If you have any questions on what is required, take time to review section 5 of the Territorial Finance Manual or ask your divisional headquarters for guidance. We have a responsibility to maintain the public’s trust in us and while it takes many years to earn trust, it can be lost in a very short time.

A related matter is our charitable receipting. The proper receipting for donations is critical, and internal audit repeatedly reports that we need to improve our understanding and compliance. So pull up the Finance Manual and read through section 9, and especially 9002. If you have any questions, ask your DHQ or the finance department.

Thank you for your diligent attention to these practical and important matters.

New Accounting Standards for Capital Assets

CPA Canada has issued revised standards for the capital assets of not-for-profit organizations. Those that are most pertinent to the Army are in Section 4433, Tangible Capital Assets held by Not-for-Profit Organizations, which replaces Section 4431, with the same title.

This new Section requires that tangible capital assets (property, buildings and equipment) be “componentized”, which means that each part of a capital asset with a cost that is significant in relation to the total cost of the item will be separately identified and amortized. A common example would be that of a building, the total cost of which might under the existing standard be amortized over 40 years, but under the new standard separately identifiable components such as the roof and the HVAC (heating, ventilation and cooling) system might be amortized over periods such as 20 years and 15 years respectively.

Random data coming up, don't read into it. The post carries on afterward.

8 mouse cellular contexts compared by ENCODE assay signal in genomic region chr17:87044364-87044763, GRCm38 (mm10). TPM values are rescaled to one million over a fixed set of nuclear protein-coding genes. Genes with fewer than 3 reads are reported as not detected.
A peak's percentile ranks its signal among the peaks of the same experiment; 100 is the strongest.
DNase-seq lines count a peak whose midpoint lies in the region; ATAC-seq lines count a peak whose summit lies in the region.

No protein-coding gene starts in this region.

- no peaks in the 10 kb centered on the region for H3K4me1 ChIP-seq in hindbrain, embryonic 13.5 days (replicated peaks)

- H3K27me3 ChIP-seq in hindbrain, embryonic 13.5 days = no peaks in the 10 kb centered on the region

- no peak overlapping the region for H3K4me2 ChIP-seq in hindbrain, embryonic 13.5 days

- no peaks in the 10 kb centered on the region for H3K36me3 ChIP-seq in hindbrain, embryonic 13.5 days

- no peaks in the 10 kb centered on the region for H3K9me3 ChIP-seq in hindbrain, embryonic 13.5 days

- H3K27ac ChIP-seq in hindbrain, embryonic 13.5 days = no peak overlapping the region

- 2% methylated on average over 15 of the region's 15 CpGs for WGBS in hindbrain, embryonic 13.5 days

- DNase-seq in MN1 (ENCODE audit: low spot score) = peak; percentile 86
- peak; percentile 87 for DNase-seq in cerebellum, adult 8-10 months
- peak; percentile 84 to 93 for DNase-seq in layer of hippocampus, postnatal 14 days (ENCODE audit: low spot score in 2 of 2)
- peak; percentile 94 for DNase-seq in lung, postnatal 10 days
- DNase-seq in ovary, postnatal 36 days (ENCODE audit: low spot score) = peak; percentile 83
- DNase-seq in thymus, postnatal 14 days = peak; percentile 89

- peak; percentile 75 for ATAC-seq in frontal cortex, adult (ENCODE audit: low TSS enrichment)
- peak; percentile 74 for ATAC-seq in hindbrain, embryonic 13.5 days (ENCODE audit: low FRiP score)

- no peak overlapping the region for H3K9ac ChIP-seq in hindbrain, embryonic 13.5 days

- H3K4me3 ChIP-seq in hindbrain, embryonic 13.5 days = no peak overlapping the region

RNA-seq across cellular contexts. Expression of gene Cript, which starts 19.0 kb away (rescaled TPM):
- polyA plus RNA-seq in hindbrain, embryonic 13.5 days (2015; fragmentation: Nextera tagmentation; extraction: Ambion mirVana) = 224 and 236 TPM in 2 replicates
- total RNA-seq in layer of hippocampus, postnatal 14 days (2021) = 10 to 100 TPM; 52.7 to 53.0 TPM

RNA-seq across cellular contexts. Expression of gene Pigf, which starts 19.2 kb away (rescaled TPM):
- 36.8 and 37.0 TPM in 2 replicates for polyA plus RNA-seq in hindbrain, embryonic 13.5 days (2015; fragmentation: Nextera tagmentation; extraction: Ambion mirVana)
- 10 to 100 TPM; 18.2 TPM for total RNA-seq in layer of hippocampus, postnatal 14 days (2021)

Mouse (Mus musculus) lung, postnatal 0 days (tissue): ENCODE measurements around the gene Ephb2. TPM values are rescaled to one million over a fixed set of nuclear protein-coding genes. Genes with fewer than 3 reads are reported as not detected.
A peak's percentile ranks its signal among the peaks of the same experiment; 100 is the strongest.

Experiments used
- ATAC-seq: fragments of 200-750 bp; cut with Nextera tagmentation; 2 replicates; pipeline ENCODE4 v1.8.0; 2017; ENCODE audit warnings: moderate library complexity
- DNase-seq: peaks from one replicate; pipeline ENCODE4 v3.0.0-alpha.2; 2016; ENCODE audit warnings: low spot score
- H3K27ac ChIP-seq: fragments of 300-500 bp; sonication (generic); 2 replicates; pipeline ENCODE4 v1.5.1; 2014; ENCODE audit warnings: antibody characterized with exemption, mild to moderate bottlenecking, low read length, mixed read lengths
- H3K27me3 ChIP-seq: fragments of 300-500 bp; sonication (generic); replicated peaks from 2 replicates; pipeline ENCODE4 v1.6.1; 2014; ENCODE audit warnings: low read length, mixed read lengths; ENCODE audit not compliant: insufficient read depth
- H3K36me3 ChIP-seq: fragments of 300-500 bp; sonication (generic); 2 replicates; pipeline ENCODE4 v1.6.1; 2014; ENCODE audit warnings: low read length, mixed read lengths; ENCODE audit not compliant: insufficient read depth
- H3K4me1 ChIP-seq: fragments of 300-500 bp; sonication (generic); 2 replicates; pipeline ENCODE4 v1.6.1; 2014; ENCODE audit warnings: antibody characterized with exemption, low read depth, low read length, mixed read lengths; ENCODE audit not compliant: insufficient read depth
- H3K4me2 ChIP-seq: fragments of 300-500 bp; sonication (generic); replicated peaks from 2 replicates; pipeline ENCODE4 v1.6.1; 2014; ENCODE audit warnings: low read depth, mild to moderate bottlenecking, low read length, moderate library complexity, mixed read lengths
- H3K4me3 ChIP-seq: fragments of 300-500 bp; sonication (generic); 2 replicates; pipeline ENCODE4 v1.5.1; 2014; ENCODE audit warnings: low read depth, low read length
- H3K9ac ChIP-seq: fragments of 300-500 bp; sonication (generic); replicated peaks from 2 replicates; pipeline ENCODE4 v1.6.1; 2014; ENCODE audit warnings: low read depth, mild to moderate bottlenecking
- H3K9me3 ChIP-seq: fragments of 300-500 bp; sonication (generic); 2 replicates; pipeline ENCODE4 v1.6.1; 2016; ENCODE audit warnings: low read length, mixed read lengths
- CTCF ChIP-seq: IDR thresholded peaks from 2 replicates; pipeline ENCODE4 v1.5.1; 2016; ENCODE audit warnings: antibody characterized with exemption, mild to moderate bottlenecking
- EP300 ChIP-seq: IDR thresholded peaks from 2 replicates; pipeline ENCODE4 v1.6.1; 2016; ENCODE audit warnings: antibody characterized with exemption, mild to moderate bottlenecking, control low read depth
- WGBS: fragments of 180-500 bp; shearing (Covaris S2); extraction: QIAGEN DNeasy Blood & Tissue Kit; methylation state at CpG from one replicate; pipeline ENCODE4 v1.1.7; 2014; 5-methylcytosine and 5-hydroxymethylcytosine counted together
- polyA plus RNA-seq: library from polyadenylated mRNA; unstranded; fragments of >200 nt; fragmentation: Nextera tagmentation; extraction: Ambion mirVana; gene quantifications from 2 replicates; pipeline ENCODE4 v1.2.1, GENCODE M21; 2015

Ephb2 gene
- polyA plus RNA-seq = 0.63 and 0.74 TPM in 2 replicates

Under Section 4433 partial impairments of a tangible capital asset would be recognized by writing it down to its fair value or replacement cost, when conditions indicate that the value of the asset is impaired.

The first financial statements that will be affected by this change will be those for the year ending March 31, 2020.

Did You Know? It's Camp Time!

By Arnold Adey, Assistant Financial Secretary

All of our camping programs operate canteens or tuck shops, as do many other residential ministry units. Here are some of the do’s and don’ts related to good internal controls in these operations.

  • Keep all inventories under lock and key.
  • Create a daily sales report to track sales.
  • Use a cash register and reconcile daily cash to register and sales report.
  • Keep cash in a secure location.
  • Use a single account to inventory purchases (62001).
  • Use a single revenue account to record sales (57009).
  • Deposit excess cash regularly.
  • Do not use cash to make other expenditures.

Verse from The Financial Stewardship Bible

Psalm 37: 21 "An evil person borrows and never pays back; a good person is generous and never stops giving."

Finance Department Offices

2 Overlea Blvd
Toronto, ON M4H 1P4
(416) 425.2111 ext. 2237

116 - 276 Midpark Way SE
Calgary AB T2X 1J6
(403) 201.9223

101 - 85 Thorburn Rd
St. John's NL A1B 3M2
(709) 579.3919

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Money & Mission Editorial Team

Managing Editor:

Alister Mason
Senior Editor:

Paul Goodyear
Design Editor & Production Manager:
Angela Robertson
French Translator:

The Salvation Army Translation Department